Collaboration Between Mutually Distrustful Parties Through MPC
Trust is the basis for any relationship. Whether it is between you and your friends, or between one company working with another, even with governments sharing information with each other. Without trust, society cannot exist. Every type of a relationship requires some type of trust that is built through time.
But what is trust? And how does one go about establishing it with another entity? Trust is earned through a give-and-take between parties and demonstrated pattern of reliability. It is also relative, as everyone has a different level of risk appetite. A balance that is relative to the amount of risk the person is willing to take against the amount of reliability the other party has demonstrated in the past.
So how does this balance take place?
Clearly, if no one is willing to share or demonstrate anything about themselves, trust cannot be established. There has to be some level of vulnerability to even begin the initial stages of establishing trust. But at the same time, complete and full transparency also does not help establish trust. And this is because almost all relationships start off mutually distrustful. Trust is something earned. If given to someone arbitrary, that person could use that trust against you.
And in a way this balance of privacy and transparency to establish trust has been tipped in favor of one side to another throughout history. How many times have you or someone you know been burned by giving trust to someone who–knowingly or unknowingly–betrayed it? How many deals are broken between companies? How many government secrets have been compromised through leaks? Building trust is a gradual process, where one party shares something in hopes that the other party shares something of equal value.
But what if there was a way to share information without sharing information?
As we reviewed in other articles, multiparty computation allows for the computing of data even if the owner does not share the details around it. And in the example of sharing of data, this means any mutually distrustful parties can collectively allow the use of their data without sharing the details of data itself.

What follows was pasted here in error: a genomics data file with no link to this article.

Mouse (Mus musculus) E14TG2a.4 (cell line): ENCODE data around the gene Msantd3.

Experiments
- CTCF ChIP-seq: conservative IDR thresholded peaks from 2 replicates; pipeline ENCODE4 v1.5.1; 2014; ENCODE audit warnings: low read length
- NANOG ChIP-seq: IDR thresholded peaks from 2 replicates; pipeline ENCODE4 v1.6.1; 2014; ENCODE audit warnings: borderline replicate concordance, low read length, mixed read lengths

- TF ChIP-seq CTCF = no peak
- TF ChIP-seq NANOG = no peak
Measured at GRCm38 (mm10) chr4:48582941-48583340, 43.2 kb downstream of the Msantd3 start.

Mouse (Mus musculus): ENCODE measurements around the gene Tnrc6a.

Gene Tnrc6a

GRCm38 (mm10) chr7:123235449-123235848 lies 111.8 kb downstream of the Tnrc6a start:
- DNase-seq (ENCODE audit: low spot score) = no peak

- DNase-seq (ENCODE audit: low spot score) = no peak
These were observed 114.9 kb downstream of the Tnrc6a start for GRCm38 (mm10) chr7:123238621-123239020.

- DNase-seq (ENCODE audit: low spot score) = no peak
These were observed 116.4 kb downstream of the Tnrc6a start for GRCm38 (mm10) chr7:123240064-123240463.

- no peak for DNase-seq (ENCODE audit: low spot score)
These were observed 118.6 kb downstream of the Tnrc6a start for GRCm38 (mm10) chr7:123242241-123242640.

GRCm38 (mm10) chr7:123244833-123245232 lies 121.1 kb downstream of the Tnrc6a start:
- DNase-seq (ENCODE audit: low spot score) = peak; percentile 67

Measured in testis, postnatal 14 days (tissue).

What does this mean in practice? At a high level, this means you can now reduce the weight of risk in the balance of establishing trust. Because you no longer have to expose your private data, the risk of that data being used against you is lowered. And this means you no longer require the same heavy weight for demonstrated reliability that you would need on the other side of the trust scale.
This is a game changer on many levels. Trust is the fundamental basis for any relationships between entities. With MPC, we now have the opportunity to change how this can be played.
In the example below, let’s say we have two financial companies that are competitors. They have a lot of secrets they would like to keep internal, but they do business with each other as a part of their overall practice. As a result of their business, there are many mutual clients. If there was a suspicious activity in one of their clients, having a single set of data they can analyze may not be enough. But what if both companies could share the use of their data together for forensic analysis without sharing the details of the data itself? This may lead to a far more comprehensive analysis.
Another example is where multiple companies need to validate meeting of certain regulatory or compliance goals. But to compute the data, it requires exposing private information. Through MPC and Partisia Blockchain, a company will be able to validate meeting regulatory goals without exposing their data to the public.
These are very simple examples of how companies can still work together without revealing their private data. And we have quite a variety of projects building on Partisia Blockchain that takes advantage of this new way of doing business.
CyberPeace Institute is working with Partisia Blockchain to help NGOs combat the issue of malware and ransomware by allowing NGOs to privately work with other parties who may be facing similar attacks. This allows NGOs to work together with others without reputation impact or exposing information that may create other vulnerabilities in their system.
Monadi is working on helping companies comply with CSRD regulations that will impact over 50,000 companies in the EU. By 2025, companies will need to validate that they are meeting certain SDG goals, with the first goal being able to certify that there is no gender pay gap in their executives’ compensations. As the regulation matures, Monadi will be in a good position to help companies certify other SDG requirements without the need for the company to expose private data.
With a growing number of partners and integrators looking to solve the issue of trust, Partisia Blockchain is well positioned to help provide the solutions we need–whether it is to address the transparency in blockchains or to solve existing problems outside the blockchain space.
For additional insights on this use case, come and watch our Q&A session we did on this topic.
By creating a programming language that allows for developers to use MPC in a generic way, Partisia Blockchain Foundation has made the creation of applications that can harness the power of MPC for different use cases a possibility. Partisia has been at the forefront of providing private MPC solutions since 2008. And by layering this technology on top of an interoperable and scalable blockchain, Partisia Blockchain is now paving the way for anyone to create solutions that can balance privacy and transparency to build trust.
To learn more about different use cases or partner with us for solutions, please visit partisiablockchain.com, check out our Medium articles, development documentations or email us at firstname.lastname@example.org.
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